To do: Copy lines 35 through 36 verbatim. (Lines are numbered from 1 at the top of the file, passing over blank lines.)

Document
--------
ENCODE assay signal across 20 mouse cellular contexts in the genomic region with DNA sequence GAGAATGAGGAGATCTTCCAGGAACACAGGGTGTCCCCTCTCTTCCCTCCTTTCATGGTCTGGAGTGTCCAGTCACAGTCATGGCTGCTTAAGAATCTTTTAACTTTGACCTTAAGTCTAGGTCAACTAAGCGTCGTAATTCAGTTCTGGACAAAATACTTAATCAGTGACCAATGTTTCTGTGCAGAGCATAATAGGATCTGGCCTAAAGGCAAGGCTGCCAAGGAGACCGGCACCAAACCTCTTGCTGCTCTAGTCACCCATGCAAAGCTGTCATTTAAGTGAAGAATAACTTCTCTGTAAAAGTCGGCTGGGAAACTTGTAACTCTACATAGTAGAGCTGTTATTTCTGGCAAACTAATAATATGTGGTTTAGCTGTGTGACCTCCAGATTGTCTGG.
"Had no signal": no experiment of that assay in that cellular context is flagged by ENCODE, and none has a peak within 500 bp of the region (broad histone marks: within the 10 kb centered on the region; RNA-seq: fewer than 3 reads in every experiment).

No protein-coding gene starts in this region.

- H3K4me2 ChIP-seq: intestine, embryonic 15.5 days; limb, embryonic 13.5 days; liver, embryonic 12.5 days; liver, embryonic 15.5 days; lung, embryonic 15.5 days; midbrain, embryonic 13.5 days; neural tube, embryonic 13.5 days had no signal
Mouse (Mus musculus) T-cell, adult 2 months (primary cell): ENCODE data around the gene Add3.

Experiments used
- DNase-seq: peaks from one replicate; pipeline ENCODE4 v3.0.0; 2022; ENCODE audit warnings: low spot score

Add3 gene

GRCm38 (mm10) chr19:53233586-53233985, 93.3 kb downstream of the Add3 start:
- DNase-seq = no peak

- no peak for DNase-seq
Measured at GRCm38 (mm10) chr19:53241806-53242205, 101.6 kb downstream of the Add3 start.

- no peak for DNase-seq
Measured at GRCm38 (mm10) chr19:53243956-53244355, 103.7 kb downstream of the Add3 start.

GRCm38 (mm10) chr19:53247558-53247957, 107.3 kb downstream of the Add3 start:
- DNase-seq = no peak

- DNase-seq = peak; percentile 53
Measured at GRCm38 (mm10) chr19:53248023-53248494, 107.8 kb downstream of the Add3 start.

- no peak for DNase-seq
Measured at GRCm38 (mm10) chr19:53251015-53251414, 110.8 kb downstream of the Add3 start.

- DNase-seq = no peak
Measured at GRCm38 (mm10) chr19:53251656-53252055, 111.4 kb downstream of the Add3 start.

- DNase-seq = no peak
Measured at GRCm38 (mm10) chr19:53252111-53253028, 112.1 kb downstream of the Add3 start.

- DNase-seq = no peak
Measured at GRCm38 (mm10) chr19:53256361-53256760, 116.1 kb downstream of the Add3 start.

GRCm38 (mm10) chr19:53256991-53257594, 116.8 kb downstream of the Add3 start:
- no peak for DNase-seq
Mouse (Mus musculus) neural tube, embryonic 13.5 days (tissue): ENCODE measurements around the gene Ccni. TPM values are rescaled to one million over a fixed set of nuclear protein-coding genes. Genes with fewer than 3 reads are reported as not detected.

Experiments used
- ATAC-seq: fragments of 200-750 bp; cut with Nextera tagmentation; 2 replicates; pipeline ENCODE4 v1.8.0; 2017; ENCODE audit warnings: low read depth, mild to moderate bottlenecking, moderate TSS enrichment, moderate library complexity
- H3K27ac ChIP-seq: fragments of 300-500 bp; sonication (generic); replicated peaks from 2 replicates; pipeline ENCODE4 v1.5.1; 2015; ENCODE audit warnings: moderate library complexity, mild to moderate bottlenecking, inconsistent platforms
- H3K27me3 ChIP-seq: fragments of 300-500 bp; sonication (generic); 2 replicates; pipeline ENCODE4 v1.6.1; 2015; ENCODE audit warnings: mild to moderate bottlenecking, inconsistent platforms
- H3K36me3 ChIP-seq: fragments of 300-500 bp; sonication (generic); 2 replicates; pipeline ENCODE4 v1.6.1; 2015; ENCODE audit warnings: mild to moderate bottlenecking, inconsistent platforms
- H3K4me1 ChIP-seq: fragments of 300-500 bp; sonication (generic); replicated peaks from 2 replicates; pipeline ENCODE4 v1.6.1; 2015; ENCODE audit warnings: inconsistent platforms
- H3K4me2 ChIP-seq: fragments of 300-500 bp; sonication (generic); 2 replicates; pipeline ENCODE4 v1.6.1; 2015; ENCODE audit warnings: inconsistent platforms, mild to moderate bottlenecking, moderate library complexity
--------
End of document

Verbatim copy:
- H3K4me1 ChIP-seq: fragments of 300-500 bp; sonication (generic); replicated peaks from 2 replicates; pipeline ENCODE4 v1.6.1; 2015; ENCODE audit warnings: inconsistent platforms
- H3K4me2 ChIP-seq: fragments of 300-500 bp; sonication (generic); 2 replicates; pipeline ENCODE4 v1.6.1; 2015; ENCODE audit warnings: inconsistent platforms, mild to moderate bottlenecking, moderate library complexity